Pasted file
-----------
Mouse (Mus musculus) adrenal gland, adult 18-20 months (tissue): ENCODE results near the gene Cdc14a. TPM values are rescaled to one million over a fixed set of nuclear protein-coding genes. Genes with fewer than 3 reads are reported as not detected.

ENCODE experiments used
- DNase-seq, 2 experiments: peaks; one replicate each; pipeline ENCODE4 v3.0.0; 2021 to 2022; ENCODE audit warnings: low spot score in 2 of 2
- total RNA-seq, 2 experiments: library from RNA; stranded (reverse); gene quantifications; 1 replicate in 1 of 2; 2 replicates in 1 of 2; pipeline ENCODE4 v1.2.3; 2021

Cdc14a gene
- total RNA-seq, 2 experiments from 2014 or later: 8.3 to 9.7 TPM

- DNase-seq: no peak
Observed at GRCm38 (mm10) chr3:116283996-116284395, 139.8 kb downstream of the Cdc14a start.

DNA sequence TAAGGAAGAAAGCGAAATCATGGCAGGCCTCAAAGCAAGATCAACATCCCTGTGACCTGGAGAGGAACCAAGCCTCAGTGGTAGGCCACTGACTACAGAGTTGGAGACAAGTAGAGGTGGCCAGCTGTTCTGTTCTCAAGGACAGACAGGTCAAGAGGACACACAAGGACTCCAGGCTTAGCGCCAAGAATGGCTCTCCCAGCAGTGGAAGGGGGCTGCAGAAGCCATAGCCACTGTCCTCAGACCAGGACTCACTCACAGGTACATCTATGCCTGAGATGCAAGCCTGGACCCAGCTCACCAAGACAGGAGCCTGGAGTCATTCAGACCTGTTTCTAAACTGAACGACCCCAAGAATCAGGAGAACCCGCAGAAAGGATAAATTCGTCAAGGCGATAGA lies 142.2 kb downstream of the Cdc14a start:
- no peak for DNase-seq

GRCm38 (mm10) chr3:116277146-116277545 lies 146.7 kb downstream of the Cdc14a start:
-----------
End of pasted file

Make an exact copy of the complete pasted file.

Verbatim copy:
Mouse (Mus musculus) adrenal gland, adult 18-20 months (tissue): ENCODE results near the gene Cdc14a. TPM values are rescaled to one million over a fixed set of nuclear protein-coding genes. Genes with fewer than 3 reads are reported as not detected.

ENCODE experiments used
- DNase-seq, 2 experiments: peaks; one replicate each; pipeline ENCODE4 v3.0.0; 2021 to 2022; ENCODE audit warnings: low spot score in 2 of 2
- total RNA-seq, 2 experiments: library from RNA; stranded (reverse); gene quantifications; 1 replicate in 1 of 2; 2 replicates in 1 of 2; pipeline ENCODE4 v1.2.3; 2021

Cdc14a gene
- total RNA-seq, 2 experiments from 2014 or later: 8.3 to 9.7 TPM

- DNase-seq: no peak
Observed at GRCm38 (mm10) chr3:116283996-116284395, 139.8 kb downstream of the Cdc14a start.

DNA sequence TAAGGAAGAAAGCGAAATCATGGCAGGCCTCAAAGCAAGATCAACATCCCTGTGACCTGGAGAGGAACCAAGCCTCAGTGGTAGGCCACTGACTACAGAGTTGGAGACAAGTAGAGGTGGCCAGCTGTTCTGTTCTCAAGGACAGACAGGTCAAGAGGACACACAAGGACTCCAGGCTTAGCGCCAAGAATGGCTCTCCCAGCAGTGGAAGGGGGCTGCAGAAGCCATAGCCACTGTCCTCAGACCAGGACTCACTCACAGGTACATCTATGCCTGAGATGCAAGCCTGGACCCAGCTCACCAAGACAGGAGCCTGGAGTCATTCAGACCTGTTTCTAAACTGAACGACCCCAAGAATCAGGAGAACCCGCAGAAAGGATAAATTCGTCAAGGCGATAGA lies 142.2 kb downstream of the Cdc14a start:
- no peak for DNase-seq

GRCm38 (mm10) chr3:116277146-116277545 lies 146.7 kb downstream of the Cdc14a start: